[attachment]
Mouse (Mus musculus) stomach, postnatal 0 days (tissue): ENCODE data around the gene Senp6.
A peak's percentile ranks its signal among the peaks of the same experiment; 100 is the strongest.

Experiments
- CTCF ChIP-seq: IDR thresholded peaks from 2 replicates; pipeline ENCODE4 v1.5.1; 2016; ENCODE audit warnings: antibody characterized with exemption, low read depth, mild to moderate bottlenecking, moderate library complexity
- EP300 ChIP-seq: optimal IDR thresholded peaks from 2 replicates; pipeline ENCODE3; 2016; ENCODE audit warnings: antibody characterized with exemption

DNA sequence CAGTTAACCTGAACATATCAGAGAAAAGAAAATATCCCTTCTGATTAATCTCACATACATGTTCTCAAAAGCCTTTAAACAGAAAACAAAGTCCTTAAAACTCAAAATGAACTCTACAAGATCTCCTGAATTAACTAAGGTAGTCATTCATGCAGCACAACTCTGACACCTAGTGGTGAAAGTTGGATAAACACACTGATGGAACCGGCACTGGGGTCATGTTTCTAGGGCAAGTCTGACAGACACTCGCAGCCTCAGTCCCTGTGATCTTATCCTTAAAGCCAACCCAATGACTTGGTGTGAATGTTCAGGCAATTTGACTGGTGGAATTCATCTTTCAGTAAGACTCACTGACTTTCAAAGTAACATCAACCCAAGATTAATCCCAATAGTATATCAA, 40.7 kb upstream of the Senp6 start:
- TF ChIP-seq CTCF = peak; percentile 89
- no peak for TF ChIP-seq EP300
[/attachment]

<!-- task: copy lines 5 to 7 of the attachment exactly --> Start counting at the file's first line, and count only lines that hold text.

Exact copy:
- EP300 ChIP-seq: optimal IDR thresholded peaks from 2 replicates; pipeline ENCODE3; 2016; ENCODE audit warnings: antibody characterized with exemption

DNA sequence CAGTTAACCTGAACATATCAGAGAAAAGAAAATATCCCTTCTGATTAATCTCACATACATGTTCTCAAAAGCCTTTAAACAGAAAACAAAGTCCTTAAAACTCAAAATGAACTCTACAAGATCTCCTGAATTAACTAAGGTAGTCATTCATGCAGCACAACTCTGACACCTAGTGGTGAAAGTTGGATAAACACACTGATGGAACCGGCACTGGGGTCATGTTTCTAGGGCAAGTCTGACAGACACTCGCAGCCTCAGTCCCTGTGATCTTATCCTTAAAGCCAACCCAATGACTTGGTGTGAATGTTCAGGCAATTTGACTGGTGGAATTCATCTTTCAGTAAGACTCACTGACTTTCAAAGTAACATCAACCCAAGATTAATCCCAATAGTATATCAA, 40.7 kb upstream of the Senp6 start:
- TF ChIP-seq CTCF = peak; percentile 89